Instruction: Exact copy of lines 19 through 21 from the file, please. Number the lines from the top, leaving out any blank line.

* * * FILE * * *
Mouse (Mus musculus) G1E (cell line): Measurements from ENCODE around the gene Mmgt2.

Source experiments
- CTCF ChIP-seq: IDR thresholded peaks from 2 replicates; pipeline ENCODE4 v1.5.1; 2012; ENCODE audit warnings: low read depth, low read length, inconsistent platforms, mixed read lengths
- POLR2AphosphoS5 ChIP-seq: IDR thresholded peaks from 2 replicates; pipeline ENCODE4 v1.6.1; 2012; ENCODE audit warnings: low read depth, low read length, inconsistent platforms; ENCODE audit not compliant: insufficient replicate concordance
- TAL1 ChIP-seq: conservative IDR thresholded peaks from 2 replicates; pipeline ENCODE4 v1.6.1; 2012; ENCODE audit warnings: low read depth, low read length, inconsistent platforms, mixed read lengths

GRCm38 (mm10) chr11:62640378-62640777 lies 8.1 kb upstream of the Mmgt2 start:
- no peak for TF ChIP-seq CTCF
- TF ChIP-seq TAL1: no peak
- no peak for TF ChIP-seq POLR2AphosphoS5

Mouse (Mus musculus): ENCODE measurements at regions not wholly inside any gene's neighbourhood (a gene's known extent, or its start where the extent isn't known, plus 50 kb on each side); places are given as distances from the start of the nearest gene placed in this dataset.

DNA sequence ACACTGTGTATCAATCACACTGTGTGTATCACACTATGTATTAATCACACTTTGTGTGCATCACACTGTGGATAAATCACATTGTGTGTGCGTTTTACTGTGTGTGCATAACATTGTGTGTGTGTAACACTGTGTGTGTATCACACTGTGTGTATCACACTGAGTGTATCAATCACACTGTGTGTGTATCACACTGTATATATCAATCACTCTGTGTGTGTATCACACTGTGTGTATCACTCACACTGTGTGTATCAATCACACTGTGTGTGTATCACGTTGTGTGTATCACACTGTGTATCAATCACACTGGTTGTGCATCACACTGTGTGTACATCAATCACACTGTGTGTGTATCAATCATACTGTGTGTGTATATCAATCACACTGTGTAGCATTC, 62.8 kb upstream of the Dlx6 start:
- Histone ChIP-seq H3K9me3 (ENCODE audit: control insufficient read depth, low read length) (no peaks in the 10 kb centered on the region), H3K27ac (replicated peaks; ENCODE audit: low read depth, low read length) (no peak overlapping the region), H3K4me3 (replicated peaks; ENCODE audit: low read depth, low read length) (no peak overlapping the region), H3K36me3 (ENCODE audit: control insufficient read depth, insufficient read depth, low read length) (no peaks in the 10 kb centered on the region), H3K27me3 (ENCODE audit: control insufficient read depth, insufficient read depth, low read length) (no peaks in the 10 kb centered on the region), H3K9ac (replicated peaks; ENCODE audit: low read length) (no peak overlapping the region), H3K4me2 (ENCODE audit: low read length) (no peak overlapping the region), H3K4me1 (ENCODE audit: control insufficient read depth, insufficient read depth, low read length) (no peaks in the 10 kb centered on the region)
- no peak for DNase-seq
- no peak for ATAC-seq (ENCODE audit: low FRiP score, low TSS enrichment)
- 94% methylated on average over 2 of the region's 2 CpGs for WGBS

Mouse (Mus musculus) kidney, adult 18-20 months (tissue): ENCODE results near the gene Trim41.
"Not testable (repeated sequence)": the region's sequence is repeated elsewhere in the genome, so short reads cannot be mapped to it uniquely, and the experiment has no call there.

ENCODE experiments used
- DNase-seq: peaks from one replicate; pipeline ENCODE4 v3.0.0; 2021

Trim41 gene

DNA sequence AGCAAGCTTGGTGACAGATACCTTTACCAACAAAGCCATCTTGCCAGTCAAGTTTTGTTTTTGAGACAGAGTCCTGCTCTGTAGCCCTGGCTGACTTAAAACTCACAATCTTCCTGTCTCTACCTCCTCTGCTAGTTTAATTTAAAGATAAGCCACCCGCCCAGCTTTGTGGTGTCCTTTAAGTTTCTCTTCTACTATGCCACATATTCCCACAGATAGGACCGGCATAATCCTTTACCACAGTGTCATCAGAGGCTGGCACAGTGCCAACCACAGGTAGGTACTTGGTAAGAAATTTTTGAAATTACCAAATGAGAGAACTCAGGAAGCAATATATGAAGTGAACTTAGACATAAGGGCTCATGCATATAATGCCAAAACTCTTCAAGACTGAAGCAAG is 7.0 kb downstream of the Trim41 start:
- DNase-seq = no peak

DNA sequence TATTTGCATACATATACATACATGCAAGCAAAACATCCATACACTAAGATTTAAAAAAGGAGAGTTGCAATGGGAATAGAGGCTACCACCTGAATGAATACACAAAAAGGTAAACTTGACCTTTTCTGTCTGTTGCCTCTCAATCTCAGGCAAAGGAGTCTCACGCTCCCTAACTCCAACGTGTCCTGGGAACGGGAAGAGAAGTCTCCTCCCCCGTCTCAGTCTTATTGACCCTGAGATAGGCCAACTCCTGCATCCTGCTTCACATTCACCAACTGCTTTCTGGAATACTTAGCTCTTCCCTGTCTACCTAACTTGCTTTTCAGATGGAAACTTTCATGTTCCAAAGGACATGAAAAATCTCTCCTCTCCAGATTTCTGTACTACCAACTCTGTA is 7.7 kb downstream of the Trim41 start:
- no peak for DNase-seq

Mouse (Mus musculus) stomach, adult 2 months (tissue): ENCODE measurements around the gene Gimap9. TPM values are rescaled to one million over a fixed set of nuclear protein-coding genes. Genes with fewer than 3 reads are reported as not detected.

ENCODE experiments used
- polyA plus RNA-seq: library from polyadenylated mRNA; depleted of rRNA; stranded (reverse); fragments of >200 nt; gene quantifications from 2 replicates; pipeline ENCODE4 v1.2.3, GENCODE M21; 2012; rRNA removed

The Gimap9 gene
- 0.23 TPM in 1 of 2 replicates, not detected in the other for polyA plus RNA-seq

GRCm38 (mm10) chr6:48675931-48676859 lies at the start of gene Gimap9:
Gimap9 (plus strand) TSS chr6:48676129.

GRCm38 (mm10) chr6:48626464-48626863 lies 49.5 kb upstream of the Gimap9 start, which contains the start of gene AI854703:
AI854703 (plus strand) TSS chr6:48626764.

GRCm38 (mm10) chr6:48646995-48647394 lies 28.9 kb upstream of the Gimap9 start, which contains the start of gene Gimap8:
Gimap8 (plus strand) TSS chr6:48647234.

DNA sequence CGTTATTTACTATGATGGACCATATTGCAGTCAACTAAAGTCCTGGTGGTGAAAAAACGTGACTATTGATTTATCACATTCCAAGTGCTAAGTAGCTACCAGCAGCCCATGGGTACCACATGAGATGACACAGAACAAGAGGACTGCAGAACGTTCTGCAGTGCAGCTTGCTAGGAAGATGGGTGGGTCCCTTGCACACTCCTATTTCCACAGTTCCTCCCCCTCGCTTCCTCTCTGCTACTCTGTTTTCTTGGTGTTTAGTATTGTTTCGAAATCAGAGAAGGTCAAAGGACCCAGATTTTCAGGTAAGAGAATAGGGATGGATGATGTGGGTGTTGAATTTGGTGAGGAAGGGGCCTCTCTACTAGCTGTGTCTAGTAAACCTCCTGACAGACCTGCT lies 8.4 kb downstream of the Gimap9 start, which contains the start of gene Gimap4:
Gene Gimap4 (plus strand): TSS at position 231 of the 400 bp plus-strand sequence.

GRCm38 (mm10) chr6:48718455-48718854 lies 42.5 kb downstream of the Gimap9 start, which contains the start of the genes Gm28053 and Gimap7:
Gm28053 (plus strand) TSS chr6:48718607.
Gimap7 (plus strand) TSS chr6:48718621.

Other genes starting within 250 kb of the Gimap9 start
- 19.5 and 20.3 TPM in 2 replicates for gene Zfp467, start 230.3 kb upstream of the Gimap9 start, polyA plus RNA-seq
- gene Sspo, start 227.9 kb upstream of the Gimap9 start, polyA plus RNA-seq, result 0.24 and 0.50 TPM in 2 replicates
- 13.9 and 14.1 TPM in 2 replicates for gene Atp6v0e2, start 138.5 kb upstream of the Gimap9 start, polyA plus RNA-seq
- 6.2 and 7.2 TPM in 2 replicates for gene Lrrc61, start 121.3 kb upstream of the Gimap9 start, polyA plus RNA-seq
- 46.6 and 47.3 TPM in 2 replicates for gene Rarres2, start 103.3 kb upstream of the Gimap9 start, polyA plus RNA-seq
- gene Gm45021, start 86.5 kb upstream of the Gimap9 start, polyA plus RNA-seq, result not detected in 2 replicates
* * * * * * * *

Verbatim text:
- DNase-seq: peaks from one replicate; pipeline ENCODE4 v3.0.0; 2021

Trim41 gene

DNA sequence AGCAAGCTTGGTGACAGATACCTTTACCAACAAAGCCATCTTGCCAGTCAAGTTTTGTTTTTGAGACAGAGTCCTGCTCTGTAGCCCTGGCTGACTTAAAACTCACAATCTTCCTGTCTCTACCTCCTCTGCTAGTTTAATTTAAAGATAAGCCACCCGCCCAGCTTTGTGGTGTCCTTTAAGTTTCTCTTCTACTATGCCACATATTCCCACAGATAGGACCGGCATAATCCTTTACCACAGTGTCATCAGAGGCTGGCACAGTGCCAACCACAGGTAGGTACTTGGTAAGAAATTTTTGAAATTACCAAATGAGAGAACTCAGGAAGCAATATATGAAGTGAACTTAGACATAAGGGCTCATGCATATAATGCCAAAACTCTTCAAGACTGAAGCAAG is 7.0 kb downstream of the Trim41 start: